For more climate change and clean energy news, you can follow Climate Nexus on Twitter and Facebook, sign up for daily Hot News, and visit their news site, Nexus Media News.

EcoWatch Daily Newsletter

A new study invites parents of cancer patients to answer questions about their environment. FatCamera / Getty Images

By Jennifer Sass, Nsedu Obot Witherspoon, Dr. Philip J. Landrigan and Simon Strong

"Prevention is the cure for child/teen cancer." This is the welcoming statement on a website called 'TheReasonsWhy.Us', where families affected by childhood cancers can sign up for a landmark new study into the potential environmental causes.

Read More Show Less

Trending

Madagascar has been experiencing ongoing droughts and food insecurity since 2016. arturbo / Getty Images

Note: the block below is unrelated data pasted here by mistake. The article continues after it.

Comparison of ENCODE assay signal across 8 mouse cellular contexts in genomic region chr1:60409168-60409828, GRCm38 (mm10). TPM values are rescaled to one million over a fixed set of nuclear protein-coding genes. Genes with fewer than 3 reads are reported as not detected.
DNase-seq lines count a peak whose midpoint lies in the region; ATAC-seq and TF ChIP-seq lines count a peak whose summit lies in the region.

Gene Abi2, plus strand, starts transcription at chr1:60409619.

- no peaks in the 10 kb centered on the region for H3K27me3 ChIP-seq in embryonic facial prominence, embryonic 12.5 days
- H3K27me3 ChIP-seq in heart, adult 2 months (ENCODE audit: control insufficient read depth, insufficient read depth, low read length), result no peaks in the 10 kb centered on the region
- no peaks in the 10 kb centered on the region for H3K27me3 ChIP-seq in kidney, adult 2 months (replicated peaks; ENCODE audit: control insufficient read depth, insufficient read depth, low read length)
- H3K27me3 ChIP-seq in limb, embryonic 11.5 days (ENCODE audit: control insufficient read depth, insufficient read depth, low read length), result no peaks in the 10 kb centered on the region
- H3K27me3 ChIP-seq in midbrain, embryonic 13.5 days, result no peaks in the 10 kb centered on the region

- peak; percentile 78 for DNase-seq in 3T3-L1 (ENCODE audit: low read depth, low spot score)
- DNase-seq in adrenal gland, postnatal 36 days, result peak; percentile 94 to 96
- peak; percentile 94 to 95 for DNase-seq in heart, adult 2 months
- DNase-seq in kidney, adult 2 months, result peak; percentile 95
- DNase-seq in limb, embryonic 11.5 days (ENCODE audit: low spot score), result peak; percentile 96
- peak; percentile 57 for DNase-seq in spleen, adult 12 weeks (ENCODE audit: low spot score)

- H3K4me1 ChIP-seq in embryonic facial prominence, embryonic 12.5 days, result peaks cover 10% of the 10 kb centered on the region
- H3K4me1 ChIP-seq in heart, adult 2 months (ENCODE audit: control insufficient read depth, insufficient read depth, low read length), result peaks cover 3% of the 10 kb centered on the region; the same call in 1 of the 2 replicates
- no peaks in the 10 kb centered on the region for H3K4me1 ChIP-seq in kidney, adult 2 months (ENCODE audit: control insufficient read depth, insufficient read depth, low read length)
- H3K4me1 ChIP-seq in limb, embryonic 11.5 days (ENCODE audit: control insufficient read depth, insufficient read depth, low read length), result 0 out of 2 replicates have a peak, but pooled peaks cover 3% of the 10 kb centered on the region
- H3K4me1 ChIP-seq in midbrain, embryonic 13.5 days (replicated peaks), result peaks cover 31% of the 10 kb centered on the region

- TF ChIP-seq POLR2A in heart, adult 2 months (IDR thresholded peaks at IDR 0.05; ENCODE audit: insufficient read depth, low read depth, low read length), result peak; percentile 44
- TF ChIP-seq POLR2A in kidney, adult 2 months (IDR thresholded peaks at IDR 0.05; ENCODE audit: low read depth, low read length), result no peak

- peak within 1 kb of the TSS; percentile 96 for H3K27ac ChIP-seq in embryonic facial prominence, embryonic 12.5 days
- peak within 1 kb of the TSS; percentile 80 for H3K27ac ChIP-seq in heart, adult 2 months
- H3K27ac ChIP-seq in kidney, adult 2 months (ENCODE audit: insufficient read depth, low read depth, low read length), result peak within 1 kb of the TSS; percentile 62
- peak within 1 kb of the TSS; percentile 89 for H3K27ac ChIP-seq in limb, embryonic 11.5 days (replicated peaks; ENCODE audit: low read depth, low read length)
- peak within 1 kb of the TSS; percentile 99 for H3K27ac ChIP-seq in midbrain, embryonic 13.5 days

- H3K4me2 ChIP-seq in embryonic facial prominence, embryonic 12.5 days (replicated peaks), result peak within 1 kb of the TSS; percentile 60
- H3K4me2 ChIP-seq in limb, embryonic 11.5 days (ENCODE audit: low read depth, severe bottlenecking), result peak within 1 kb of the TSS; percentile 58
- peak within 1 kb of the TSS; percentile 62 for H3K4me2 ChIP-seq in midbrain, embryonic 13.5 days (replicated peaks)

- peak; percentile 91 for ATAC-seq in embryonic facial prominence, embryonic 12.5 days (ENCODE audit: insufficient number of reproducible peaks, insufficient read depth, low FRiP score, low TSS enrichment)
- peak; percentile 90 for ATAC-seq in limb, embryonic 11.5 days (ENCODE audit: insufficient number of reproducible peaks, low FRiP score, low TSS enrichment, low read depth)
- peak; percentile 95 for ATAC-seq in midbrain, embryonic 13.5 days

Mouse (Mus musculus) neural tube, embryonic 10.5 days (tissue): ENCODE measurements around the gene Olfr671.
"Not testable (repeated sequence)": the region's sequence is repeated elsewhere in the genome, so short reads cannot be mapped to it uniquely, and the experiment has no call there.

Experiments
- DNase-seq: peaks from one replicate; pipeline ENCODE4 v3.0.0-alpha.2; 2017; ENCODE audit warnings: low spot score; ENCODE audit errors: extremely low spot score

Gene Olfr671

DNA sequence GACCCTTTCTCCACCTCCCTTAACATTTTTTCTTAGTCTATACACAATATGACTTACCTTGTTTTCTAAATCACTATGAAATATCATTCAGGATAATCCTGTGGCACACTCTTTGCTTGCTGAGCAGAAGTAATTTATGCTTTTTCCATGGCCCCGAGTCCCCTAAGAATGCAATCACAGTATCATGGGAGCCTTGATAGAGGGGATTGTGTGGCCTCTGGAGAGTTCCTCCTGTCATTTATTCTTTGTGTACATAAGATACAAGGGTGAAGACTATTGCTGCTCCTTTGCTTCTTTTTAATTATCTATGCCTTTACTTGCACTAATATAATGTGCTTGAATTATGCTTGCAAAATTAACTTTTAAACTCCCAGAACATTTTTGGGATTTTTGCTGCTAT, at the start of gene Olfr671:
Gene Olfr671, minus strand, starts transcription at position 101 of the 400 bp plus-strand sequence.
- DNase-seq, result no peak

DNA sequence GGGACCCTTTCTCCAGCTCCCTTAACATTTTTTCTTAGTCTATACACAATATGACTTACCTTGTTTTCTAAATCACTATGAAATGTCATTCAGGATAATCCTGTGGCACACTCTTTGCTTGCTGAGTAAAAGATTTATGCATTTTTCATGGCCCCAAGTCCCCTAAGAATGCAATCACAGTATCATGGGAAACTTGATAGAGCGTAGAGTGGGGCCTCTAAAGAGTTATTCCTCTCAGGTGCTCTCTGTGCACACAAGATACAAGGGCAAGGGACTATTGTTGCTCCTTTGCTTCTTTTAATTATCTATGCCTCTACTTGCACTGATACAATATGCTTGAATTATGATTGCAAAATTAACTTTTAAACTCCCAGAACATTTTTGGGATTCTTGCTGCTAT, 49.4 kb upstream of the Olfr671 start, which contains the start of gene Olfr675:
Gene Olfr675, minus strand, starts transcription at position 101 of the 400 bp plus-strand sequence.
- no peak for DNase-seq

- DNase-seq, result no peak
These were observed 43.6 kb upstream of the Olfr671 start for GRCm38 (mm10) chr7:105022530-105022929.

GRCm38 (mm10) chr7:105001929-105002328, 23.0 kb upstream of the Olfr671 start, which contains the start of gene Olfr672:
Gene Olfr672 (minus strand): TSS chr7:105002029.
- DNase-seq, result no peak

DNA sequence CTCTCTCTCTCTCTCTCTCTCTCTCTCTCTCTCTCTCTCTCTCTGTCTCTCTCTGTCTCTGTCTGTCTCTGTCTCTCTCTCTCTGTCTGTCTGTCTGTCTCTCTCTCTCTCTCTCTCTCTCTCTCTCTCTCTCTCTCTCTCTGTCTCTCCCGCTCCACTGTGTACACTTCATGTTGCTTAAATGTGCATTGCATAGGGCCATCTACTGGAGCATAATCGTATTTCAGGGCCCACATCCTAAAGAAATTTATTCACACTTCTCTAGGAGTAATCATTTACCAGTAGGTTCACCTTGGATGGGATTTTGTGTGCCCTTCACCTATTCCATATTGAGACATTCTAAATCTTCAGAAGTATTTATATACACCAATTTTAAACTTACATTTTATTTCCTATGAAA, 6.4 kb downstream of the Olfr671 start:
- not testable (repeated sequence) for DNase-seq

Nearly 1.6 million people in the southern part of Madagascar have faced food insecurity since 2016, experiencing one drought after another, the United Nations World Food Program reported.

Read More Show Less
Lakota spiritual leader Chief Arvol Looking Horse attends a demonstration against the proposed Keystone XL pipeline from Canada to the Gulf of Mexico in front of the White House in Washington, DC, on January 28, 2015. Nicholas Kamm / AFP / Getty Images

President-elect Joe Biden is planning to cancel the controversial Keystone XL pipeline on the first day of his administration, a document reported by CBC on Sunday suggests.

Read More Show Less
German Chancellor Angela Merkel and German ESA astronaut Alexander Gerst stand at the Orion spacecraft during a visit at the training unit of the Columbus space laboratory at the European Astronaut training centre of the European Space Agency ESA in Cologne, Germany on May 18, 2016. Ina Fassbender / Anadolu Agency / Getty Images

By Monir Ghaedi

As the COVID-19 pandemic continues to keep most of Europe on pause, the EU aims for a breakthrough in its space program. The continent is seeking more than just a self-sufficient space industry competitive with China and the U.S.; the industry must also fit into the European Green Deal.

Read More Show Less